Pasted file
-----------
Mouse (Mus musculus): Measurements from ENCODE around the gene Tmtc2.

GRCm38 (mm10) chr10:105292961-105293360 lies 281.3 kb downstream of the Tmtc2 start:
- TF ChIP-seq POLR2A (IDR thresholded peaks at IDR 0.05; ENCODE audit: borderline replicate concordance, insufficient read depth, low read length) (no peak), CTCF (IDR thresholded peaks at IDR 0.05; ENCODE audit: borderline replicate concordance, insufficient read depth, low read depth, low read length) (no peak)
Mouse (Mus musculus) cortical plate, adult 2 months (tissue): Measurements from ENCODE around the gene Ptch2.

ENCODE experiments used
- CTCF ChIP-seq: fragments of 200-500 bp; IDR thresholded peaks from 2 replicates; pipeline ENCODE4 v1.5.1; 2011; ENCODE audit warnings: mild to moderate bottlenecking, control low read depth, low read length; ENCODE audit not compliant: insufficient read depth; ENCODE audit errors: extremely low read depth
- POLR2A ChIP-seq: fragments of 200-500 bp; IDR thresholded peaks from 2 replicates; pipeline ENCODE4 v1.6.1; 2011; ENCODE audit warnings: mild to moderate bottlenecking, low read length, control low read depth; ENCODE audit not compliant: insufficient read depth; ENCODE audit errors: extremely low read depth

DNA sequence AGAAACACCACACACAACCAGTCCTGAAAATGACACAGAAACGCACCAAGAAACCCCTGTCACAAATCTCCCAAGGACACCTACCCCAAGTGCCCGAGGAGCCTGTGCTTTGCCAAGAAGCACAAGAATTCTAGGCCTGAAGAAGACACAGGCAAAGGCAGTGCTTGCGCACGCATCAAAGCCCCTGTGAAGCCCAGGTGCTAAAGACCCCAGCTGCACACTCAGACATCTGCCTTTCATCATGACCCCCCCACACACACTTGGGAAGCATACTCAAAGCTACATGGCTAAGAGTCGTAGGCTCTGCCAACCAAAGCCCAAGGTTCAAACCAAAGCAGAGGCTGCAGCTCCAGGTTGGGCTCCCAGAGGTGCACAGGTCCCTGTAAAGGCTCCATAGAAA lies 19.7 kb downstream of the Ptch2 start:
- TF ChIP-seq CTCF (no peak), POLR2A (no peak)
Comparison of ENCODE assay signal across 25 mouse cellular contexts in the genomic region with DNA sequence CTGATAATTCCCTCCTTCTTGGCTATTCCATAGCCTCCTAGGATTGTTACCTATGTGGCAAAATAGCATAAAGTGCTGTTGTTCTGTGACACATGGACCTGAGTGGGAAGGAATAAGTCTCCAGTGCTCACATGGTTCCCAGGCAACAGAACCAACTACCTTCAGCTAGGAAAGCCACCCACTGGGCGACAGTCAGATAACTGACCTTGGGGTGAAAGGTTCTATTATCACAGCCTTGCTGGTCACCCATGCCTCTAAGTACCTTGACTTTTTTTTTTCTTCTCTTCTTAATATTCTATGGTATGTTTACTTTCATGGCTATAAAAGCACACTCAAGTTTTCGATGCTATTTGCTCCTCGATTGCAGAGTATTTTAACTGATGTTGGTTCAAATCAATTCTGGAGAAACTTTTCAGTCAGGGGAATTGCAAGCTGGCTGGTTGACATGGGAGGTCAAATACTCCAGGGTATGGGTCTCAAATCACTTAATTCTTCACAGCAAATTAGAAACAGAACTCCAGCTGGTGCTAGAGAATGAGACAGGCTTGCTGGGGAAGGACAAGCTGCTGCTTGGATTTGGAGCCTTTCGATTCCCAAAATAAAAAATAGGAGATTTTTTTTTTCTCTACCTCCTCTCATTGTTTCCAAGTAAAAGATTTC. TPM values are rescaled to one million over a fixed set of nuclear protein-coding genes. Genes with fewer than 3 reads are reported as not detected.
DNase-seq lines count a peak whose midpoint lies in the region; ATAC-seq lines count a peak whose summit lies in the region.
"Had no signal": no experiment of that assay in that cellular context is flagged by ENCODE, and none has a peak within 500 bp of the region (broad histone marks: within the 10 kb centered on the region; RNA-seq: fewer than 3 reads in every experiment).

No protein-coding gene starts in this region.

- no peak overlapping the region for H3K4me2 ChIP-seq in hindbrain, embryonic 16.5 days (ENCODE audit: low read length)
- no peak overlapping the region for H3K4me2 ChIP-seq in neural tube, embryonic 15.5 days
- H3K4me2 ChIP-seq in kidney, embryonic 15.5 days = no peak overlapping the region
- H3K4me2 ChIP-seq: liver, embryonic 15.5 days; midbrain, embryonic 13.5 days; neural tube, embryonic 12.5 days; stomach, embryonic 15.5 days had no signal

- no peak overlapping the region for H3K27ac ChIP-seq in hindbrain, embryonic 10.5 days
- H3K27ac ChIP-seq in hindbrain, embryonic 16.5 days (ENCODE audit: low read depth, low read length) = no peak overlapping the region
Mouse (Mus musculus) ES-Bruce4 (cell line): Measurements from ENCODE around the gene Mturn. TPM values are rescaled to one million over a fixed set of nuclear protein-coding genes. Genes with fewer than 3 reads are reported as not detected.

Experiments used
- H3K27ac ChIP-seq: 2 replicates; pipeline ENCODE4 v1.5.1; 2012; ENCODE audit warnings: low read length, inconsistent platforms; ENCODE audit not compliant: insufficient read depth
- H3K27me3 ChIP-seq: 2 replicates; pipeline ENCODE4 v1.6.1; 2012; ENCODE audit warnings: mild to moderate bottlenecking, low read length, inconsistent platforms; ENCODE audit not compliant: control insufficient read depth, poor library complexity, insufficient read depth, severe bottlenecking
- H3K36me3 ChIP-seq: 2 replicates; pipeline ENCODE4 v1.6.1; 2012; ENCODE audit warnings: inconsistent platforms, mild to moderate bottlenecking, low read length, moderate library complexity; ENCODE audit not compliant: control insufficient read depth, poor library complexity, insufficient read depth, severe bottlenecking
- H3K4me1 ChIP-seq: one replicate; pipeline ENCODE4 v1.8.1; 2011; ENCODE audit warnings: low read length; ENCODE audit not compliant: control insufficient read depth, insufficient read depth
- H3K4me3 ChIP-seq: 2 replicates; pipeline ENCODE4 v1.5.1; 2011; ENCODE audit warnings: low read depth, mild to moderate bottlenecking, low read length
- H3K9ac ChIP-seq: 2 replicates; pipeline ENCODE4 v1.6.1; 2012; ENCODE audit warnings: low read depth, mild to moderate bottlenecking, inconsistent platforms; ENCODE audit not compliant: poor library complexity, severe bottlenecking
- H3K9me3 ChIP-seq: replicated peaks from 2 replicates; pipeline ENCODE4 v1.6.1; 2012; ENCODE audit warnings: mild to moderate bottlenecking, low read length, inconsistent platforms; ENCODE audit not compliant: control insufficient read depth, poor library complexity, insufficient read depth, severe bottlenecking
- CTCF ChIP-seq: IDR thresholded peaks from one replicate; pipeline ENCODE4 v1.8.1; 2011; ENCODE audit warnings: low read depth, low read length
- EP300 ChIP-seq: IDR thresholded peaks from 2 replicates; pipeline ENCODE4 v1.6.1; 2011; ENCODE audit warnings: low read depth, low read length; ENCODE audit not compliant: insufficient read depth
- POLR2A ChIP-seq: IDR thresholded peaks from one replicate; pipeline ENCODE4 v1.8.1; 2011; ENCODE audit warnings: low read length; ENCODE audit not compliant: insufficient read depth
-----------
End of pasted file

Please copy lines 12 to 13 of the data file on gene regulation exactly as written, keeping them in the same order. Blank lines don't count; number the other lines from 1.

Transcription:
"Had no signal": no experiment of that assay in that cellular context is flagged by ENCODE, and none has a peak within 500 bp of the region (broad histone marks: within the 10 kb centered on the region; RNA-seq: fewer than 3 reads in every experiment).

No protein-coding gene starts in this region.